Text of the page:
Islamic State 'ousted from Turkey-Syria border'

Islamic State 'ousted from Turkey-Syria border'
Self proclaimed caliphate is cut off from the outside world after losing key transit points, says monitoring group.
2 min read
04 September, 2016
A Turkish tank returns from clashes with the IS group - September 4, 2016 [AFP]

Turkish forces and Syrian rebels expelled the Islamic State group from the last areas of the Syrian-Turkish border under their control on Sunday, the Syrian Observatory for Human Rights said.

"ISIS has lost its contact with the outside world after losing the remaining border villages," the Britain-based monitor reported, using a variant acronym of the extremist group's name.

The Observatory said "rebels and Islamist factions backed by Turkish tanks and warplanes" had taken several villages on the border "after IS withdrew from them, ending ISIS's presence... on the border".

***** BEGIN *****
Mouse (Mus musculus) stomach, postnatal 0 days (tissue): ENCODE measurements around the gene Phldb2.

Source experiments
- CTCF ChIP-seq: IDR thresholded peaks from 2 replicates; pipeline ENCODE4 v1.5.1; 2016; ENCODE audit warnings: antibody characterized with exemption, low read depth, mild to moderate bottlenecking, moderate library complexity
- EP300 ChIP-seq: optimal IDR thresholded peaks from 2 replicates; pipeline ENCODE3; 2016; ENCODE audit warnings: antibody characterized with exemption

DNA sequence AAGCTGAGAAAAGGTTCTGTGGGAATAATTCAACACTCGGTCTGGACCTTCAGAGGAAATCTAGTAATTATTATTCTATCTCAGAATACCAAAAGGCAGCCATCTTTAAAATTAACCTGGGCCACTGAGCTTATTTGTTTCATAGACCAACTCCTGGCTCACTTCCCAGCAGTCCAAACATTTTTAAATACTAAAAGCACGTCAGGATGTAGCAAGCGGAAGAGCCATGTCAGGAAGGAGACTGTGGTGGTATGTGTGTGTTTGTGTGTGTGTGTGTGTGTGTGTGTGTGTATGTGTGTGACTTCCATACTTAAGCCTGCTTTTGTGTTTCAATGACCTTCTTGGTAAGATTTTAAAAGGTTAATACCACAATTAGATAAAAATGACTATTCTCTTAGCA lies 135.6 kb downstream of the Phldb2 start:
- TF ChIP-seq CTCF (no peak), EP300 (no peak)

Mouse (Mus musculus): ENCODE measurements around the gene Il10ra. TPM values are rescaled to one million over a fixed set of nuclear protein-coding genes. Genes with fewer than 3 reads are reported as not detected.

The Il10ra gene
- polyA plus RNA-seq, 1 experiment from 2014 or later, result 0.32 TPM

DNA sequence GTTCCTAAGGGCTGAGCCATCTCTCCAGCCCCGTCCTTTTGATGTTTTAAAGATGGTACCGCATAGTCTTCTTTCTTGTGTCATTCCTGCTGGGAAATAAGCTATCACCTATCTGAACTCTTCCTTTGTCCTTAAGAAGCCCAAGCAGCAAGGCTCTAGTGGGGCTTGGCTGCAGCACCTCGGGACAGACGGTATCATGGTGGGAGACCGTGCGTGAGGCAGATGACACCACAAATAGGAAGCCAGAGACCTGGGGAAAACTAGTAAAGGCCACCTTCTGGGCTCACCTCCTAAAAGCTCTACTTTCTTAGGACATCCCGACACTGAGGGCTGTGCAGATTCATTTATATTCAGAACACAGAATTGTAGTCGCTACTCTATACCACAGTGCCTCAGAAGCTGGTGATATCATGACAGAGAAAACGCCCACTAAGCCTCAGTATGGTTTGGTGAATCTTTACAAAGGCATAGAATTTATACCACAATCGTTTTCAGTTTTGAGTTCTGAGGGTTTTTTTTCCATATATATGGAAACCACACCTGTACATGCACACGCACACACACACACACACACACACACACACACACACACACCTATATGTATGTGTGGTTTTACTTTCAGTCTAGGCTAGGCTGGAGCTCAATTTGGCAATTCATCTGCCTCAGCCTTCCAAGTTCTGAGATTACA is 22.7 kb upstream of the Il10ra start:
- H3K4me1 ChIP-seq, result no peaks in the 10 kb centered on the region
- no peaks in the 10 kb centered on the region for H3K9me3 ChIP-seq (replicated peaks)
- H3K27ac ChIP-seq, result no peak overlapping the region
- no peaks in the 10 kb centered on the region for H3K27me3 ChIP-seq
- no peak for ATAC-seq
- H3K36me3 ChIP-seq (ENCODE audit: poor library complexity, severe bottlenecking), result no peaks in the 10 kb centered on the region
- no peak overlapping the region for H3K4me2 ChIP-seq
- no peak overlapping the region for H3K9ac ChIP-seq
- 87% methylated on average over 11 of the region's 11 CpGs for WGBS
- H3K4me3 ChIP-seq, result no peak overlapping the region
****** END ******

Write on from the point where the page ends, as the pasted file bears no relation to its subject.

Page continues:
The advance came after Turkey launched Operation Euphrates Shield on August 24, saying it was targeting both the IS group and Syrian Kurdish forces, who have been key to driving the militants out of other parts of the Syrian-Turkish border.

The Kurdish YPG militia is a key partner of the US-led coalition against IS, and has recaptured large swathes of territory in Syria from the extremist group.

However, Ankara considers the YPG a "terrorist" group and has been alarmed by its expansion along the border, fearing the creation of a contiguous, semi-autonomous Kurdish region in northern Syria.

The loss of the Turkish border will deprive the IS group of a key transit point for recruits and supplies, though the group continues to hold territory in both Syria and Iraq.